Edelman Explains Decision to Stay with Patriots
by HOWARD ULMAN, Associated Press
FOXBOROUGH, Mass. (AP) — Julian Edelman grew up less than 30 miles from San Francisco. So visiting the 49ers as a free agent was “very surreal.”
As a high school student, he watched them at training camp. As a pro, he chose to stay at his current home.
Two days after re-signing with the New England Patriots, Edelman said Thursday, “I ultimately felt that the best fit for me and my skill set and my career was back in Boston. (San Francisco) was my home growing up, but, like I keep on saying, Foxborough is home. It’s all I know really.”
Edelman has spent five NFL seasons with the Patriots since they drafted him in the seventh round as a quarterback out of Kent State and converted him to wide receiver. But he caught only 69 passes in his first four years.
Then, with Wes Welker leaving for the Denver Broncos, Edelman had a breakout season with 105 receptions, fourth most in the NFL. With him and Danny Amendola returning, Tom Brady has some stability in his receiving corps. The Patriots added former Carolina wide receiver Brandon LaFell, but still lack a deep threat.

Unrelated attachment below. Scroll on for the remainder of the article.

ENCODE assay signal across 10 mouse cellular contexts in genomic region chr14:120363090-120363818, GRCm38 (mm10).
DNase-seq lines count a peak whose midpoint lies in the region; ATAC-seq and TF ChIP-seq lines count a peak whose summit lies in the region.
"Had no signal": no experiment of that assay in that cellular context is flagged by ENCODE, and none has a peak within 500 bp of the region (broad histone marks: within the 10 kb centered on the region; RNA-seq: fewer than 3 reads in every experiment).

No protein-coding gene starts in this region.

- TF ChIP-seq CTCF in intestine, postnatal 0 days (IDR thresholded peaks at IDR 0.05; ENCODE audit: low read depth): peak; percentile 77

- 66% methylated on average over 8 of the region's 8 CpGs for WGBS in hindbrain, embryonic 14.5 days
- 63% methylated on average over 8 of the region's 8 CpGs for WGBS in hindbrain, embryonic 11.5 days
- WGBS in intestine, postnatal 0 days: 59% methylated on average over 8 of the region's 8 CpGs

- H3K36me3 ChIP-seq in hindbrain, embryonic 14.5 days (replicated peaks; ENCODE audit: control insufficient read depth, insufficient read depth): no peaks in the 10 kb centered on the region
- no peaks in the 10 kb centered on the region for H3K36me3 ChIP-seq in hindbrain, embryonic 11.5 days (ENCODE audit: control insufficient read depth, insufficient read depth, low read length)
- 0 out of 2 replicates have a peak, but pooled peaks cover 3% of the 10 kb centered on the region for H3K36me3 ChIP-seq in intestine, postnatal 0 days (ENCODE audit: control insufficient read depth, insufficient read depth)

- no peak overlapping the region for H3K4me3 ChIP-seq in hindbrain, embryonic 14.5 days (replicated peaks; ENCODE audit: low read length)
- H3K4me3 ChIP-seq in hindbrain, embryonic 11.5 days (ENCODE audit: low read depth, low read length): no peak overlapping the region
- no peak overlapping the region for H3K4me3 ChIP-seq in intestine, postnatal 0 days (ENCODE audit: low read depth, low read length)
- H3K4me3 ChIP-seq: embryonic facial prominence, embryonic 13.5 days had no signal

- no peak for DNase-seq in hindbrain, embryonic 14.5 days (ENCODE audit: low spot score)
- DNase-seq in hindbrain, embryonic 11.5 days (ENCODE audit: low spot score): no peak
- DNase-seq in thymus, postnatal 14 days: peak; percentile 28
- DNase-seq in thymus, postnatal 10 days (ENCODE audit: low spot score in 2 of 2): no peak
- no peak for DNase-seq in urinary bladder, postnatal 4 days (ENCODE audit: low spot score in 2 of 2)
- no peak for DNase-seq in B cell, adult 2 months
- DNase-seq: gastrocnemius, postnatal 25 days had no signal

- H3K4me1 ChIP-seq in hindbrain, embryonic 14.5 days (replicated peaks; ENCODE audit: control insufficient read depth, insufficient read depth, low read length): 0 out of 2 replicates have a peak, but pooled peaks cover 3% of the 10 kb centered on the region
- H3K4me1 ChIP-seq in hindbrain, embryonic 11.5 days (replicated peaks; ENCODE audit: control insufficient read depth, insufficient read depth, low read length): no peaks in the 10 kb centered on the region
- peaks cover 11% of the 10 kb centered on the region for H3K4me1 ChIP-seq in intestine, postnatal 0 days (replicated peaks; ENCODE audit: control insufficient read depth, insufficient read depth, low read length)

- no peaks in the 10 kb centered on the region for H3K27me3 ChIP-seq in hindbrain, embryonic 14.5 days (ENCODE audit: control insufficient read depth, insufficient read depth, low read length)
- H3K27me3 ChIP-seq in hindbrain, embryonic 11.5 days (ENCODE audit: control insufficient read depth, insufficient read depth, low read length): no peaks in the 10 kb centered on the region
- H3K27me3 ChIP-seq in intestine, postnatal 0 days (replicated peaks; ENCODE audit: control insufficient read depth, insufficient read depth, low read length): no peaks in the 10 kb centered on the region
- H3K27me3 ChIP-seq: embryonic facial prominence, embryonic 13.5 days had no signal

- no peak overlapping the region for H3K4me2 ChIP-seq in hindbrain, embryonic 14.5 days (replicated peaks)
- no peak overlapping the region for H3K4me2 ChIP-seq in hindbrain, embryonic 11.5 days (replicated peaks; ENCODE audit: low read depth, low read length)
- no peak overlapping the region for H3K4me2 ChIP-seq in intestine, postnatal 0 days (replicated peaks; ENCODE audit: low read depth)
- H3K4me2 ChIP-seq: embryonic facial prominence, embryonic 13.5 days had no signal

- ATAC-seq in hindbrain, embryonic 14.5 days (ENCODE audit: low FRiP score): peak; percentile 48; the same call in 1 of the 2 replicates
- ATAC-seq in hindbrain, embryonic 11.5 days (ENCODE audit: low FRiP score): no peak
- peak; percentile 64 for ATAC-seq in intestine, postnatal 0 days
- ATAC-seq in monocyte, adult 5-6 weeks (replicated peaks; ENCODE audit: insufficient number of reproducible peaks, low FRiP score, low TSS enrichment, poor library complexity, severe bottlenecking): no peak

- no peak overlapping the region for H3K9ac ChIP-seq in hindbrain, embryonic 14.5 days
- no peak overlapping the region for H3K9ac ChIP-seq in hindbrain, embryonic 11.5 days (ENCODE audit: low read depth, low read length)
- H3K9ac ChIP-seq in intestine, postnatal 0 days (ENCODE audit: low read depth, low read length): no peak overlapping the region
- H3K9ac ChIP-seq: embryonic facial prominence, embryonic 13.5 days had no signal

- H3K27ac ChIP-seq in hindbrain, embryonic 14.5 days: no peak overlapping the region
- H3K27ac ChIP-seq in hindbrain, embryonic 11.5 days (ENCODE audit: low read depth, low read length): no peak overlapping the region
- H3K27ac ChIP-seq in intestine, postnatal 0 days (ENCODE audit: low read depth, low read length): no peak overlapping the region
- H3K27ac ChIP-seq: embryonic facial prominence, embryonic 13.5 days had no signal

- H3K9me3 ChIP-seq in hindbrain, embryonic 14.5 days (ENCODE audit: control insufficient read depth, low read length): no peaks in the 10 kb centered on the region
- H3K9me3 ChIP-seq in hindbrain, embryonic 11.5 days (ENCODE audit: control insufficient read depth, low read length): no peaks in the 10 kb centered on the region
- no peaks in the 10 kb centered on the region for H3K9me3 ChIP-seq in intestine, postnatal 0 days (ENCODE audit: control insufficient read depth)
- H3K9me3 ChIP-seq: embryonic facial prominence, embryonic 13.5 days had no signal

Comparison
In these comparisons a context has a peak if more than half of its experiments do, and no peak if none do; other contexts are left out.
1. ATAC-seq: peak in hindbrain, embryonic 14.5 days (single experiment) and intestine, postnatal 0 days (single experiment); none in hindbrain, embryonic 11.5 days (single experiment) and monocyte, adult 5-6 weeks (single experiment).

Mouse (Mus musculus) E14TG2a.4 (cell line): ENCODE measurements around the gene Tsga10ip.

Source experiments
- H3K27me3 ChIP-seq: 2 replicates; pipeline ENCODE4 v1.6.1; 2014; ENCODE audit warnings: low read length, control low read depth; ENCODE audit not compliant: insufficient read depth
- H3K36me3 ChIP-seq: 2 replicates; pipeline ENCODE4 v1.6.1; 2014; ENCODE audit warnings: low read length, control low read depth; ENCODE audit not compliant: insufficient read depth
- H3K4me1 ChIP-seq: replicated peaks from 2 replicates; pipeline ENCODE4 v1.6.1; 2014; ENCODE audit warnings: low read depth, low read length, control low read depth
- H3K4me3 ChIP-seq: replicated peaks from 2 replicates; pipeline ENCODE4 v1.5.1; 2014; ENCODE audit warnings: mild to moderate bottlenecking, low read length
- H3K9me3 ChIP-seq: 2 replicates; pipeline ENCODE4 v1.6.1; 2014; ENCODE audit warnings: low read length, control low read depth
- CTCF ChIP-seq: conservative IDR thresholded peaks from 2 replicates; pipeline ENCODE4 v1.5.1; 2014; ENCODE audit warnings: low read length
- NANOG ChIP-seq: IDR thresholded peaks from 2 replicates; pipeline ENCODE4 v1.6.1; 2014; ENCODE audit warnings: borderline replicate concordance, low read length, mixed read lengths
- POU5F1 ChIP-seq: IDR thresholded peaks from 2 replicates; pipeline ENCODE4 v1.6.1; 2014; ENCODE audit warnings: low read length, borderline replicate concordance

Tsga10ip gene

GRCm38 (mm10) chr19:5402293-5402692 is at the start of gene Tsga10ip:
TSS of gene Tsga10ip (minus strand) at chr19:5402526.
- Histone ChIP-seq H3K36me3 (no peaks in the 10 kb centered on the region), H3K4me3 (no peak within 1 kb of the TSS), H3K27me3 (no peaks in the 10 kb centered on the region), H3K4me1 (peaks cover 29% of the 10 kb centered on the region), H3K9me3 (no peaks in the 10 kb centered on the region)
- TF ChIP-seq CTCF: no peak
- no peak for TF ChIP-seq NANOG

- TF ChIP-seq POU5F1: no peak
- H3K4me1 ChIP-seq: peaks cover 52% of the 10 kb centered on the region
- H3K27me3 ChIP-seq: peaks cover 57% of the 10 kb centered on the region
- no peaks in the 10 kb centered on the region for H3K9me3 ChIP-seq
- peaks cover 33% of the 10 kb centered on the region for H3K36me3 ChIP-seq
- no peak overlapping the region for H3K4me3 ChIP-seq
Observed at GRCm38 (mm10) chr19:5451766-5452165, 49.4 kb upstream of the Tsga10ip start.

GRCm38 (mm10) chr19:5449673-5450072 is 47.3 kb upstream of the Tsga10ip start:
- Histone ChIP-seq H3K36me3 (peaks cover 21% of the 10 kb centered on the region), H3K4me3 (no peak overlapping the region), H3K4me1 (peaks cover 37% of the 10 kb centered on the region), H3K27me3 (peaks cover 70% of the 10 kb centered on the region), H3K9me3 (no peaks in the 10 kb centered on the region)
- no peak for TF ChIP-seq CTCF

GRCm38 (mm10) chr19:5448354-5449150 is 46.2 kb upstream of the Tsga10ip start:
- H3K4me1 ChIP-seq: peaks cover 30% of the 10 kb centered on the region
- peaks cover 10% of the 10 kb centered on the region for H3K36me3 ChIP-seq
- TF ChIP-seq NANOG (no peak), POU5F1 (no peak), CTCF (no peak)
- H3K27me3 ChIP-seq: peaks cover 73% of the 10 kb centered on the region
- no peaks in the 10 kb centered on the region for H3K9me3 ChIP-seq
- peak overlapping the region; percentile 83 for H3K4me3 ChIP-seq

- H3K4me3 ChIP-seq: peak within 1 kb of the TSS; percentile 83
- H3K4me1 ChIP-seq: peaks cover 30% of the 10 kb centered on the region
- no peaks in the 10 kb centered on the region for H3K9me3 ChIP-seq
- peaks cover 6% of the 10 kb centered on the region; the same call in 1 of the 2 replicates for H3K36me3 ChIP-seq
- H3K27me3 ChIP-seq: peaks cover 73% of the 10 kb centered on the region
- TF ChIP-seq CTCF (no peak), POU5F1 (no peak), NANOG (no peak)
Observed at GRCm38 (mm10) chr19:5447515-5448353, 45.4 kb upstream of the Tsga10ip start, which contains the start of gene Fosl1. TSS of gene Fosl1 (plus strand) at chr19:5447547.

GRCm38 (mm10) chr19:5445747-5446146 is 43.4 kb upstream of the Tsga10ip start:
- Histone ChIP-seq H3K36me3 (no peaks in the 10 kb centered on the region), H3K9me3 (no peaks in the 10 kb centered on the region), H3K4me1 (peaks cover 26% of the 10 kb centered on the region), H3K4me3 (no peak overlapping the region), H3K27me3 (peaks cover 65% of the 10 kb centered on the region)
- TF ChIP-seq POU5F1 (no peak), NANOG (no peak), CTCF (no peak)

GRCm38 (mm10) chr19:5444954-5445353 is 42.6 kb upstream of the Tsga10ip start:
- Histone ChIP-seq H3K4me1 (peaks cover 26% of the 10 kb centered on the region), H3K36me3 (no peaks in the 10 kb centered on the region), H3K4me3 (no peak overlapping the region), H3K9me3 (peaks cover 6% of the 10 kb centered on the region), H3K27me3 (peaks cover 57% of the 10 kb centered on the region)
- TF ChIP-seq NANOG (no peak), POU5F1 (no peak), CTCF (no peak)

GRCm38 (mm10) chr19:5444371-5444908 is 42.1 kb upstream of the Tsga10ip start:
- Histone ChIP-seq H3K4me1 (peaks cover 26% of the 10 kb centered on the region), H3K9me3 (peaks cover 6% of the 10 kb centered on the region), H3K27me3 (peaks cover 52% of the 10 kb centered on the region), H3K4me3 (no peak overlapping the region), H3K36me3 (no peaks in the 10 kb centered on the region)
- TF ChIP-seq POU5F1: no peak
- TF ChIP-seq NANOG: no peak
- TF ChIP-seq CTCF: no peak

Brady “let it be known that he would love to have me back and part of the team,” Edelman said in a conference call, “but Tom’s also a good friend of mine, one of the guys that’s helped me develop into a professional in this league. He also told me that I would have to take care of myself and my family. He just kind of mentored me through the process.
“The most difficult time of this process is planning on the worst, and that’s moving on and going to another place. It’s very tough, especially when you’ve been in a place for five years and you’ve developed a love for the area.”
Still, visiting the 49ers “was like a little dream,” Edelman said. “It was very surreal. I remember going in high school and going to the training camps and seeing the players. … I was a big (Jim) Harbaugh fan when he was (coach) at Stanford.”
But Edelman re-signed with the Patriots, reportedly for $17 million over four years.
“It’s good to have a little security,” he said, “a little security on how many years I’ll be here. I’ve never really been in that situation. I’ve always felt like if I had a bad practice, I could potentially get cut the next day.”
“There’s a reality that I could have played somewhere else,” Edelman said. “You didn’t know what direction your life was going to go, so it’s definitely great to have the process over.”
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